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Maxxi
post Jan 4 2005, 04:22 AM
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The book (Snowcrash) was supposed to be taken seriously on one level, and was a complete joke on the other level.

It's a welcome break from Neuromancer, which took me forever to read, simply because if I stopped paying attention for one page, the entire book stopped making sense. I'm glad I found a study guide for it online, if only one existed for count zero...
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bitrunner
post Jan 4 2005, 01:58 PM
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Mel Odom's early works such as Lethal Interface have already been mentioned, but he also wrote some books under TSR called the FREELancers series...

Robert Charrette also came back and wrote some stuff, one called King Under The Mountain, IIRC, that was pretty good...

i might be strung up for this one, but Shatner's TekWar series...

i'll scan my collection tonight for the others...
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Jrayjoker
post Jan 4 2005, 02:06 PM
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Stephensen's Cryptonomicron is a good look at a race for a prize and global conspiracy.

Any of the detective/mystery pulp fiction from the 1920's on forward.

The Destroyer series (Remo Williams, Chiun, Emperor Smith, what a hoot)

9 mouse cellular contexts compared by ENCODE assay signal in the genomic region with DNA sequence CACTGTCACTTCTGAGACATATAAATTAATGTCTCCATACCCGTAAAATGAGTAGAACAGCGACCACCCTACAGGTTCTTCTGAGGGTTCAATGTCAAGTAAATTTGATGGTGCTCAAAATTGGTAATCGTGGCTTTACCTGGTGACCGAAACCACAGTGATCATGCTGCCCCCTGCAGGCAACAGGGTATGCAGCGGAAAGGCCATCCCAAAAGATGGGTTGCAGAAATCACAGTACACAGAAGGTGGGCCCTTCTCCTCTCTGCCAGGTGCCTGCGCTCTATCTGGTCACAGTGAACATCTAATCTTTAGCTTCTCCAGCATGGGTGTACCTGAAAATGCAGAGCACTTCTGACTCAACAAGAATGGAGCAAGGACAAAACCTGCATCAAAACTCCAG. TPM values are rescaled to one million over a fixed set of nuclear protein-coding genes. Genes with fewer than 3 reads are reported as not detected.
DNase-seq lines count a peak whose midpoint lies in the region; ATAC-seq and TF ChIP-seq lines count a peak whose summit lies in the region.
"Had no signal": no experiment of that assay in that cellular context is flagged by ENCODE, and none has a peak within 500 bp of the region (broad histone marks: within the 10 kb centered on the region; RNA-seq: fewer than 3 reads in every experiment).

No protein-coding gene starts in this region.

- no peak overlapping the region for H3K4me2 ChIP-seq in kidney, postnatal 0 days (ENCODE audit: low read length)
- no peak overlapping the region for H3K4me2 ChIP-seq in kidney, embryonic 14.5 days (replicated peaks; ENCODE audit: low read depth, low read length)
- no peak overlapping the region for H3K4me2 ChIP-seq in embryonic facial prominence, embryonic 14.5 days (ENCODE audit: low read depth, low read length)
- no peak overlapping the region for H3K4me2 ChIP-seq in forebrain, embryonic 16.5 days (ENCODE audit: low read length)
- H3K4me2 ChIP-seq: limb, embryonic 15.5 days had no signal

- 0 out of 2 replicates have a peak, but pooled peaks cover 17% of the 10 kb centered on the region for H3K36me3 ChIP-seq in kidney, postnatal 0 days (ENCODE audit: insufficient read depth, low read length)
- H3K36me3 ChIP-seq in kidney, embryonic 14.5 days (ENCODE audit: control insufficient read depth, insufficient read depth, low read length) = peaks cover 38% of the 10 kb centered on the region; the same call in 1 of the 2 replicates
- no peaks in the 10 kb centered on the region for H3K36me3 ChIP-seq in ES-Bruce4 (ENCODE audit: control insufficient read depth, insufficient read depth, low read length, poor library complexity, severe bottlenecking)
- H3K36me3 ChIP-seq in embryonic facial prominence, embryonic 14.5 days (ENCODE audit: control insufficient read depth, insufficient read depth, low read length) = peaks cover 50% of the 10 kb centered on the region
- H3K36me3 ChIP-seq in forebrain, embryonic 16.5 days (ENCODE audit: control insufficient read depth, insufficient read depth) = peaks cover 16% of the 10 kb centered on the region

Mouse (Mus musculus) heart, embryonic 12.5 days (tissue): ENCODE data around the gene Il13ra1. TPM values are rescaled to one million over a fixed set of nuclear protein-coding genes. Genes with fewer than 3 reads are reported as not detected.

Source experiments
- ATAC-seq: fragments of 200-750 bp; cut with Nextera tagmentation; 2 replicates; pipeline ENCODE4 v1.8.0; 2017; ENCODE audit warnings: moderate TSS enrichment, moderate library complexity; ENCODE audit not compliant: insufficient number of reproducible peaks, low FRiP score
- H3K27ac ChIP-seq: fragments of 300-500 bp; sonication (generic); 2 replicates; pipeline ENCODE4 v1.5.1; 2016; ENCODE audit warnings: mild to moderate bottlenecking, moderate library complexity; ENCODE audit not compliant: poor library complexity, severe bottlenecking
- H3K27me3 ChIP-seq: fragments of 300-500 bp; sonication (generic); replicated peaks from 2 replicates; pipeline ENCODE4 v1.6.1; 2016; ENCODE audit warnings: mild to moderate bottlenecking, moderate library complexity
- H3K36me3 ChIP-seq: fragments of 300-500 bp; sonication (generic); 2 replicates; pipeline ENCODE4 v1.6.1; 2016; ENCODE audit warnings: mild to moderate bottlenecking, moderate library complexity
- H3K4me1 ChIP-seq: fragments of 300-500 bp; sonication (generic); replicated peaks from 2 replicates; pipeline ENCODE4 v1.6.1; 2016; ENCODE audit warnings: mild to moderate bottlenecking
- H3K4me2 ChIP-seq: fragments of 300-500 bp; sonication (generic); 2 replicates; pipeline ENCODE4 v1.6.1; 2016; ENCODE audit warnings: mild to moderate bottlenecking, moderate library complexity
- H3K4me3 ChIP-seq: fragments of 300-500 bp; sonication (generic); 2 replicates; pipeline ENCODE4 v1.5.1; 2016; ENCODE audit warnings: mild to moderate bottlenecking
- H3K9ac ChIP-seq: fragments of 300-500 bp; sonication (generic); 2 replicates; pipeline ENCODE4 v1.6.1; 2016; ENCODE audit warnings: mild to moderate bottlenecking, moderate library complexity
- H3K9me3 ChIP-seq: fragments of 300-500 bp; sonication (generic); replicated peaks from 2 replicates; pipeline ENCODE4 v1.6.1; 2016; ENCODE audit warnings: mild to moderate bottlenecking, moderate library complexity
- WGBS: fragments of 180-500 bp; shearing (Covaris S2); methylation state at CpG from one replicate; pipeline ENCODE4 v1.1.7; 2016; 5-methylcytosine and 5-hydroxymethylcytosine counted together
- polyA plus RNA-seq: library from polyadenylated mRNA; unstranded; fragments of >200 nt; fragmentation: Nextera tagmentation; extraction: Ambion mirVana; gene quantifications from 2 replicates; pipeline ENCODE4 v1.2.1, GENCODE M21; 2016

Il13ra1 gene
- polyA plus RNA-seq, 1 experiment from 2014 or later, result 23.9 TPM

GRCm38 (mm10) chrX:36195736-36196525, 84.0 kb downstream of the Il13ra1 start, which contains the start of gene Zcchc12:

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Birdy
post Jan 4 2005, 04:22 PM
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QUOTE (Babel)
Trouble and Her Friends by Melissa Scott, nice decking book
Hardwired by Walter Jon Williams, really good rigger book with minor decking as well.

And personally the name of the main character in Snow Crash is one of the entertaining aspects of the book.

Add "Voice of the Whirlwind" by Williams. Sure, a lot more Space than SR has but the style is still there.

A lot of other books have scenes that are often great but belong to the background of the world rather than the main theme. But if you read SciFi, try the "early" (as in: Set in the early years of the universe) "Known Space" stuff (Niven et all) The stuff on "Organ harvesting" in example is "ugly". The "Future History" (Pournelle) has good SR elements in it's description of the Haves and Have nots (Citizen vs. Taxpayers)

Appleseed (Okay, manga but still) has a lot of the moral and technical questions covered. And a nice view at "Arcology vs. rotting outside"

Altered Carbon and it's siblings (Changing bodies like clothing since only your "cortical stack", your "software" is important)

Johny Ringo (otherwise a third rate IMHO) has a nice description of what problems arcologies can face


Birdy
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Crusher Bob
post Jan 5 2005, 07:38 AM
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There's also

Johhny Zed John Gregory Betancourt